Reid Collins has gained a reputation for successfully pursuing claims against even the biggest, most powerful firms. Case in point is its recent pursuit of Skadden, detailed in the New York Times. While Reid Collins was unable to comment on the Skadden case, it was able to confirm that it did represent former Ukranian Prime Minister Yulia Tymoshenko in the reported circumstances.

Reid explained that it is his firm’s philosophy to give firms an opportunity to resolve claims without publicity. To accomplish this, it is standard operating practice to provide adversaries a draft complaint along with an opportunity to engage in a settlement dialogue. This approach, according to Reid, also benefits his clients because it frequently results in a quicker settlement with overall often a better net recovery for the client.

Reid estimated that somewhere between two-thirds to 80 percent of claims against law firms he works on are resolved before a lawsuit is ever filed. “Sometimes, however, defendants choose to be sued and we have them all listed on our website,” Reid said.

According to Reid, when he presented Jones Day with a draft complaint for the Schulz debacle, the firm, unlike most other firms, outright rejected any settlement dialogue. “In the pre-suit process, Jones Day asserted that a lot – or all – of the allegations and proof that we have fall within the attorney-client privilege. Therefore, according to Jones Day, we are not permitted to even make the allegations.”

While Reid Collins has filed redacted suits before, this one is unique because – thanks to the arbitration in which the underlying fraud was proved – any privilege there may have been is gone because of the crime-fraud exception, Reid says. “So it’s perplexing that Jones Day is nonetheless contending that it retains a privilege with its client after the client was adjudged to have committed fraud, because one of the most prominent exceptions to the attorney-client privilege is the crime-fraud exception.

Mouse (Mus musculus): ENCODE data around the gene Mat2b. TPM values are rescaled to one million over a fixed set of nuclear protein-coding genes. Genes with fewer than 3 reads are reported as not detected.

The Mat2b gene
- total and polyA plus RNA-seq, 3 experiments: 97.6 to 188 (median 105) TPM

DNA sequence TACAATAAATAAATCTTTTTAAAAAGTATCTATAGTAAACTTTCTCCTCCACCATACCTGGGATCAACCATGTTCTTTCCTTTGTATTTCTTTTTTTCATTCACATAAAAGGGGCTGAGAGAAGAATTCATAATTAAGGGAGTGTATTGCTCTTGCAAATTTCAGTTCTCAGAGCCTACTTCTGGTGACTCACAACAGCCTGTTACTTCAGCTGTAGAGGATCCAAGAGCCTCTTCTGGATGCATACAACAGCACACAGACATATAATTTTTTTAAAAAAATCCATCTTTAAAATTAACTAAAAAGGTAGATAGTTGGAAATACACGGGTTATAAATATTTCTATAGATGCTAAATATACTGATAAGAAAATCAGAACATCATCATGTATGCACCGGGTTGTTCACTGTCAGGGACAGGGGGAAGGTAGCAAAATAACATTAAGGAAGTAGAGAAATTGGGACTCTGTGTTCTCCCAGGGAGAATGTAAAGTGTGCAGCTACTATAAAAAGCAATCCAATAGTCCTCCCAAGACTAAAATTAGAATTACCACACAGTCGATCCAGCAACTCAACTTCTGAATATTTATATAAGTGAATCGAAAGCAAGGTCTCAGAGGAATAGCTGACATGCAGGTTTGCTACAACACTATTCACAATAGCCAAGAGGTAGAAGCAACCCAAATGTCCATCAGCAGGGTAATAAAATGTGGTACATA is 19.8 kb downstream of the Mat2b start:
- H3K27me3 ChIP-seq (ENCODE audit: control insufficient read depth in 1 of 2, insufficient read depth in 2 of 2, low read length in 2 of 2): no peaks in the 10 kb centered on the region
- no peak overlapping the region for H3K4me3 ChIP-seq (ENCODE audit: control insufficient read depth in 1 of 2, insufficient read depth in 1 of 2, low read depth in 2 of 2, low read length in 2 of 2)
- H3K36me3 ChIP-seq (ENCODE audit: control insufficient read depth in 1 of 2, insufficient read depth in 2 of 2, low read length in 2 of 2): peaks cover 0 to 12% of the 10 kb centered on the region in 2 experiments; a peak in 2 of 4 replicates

“In my mind, this is pretty garden-variety crime-fraud exception territory – where the communications at issue are part of the fraud. That means there is no privilege.”

Reid Collins explains its decision to preemptively redact the complaint in footnote 2: “Precision has redacted this filed petition in response to an assertion by Jones Day that it contains privileged information of the Schulz Group, the entities already found liable for fraudulently inducing Precision to purchase the Schulz Subsidiaries. Precision has provided Jones Day with the unredacted petition and has provided Jones Day with 10 days to file a motion to seal the unredacted petition. If Jones Day does not act to seal the unredacted petition provided to it, Precision will file the unredacted petition.”

“We wanted the court to make the determination that we’re right before we let the cow out of the barn by filing a fully unredacted complaint,” says Reid.

Jones Day declined to comment on the filing.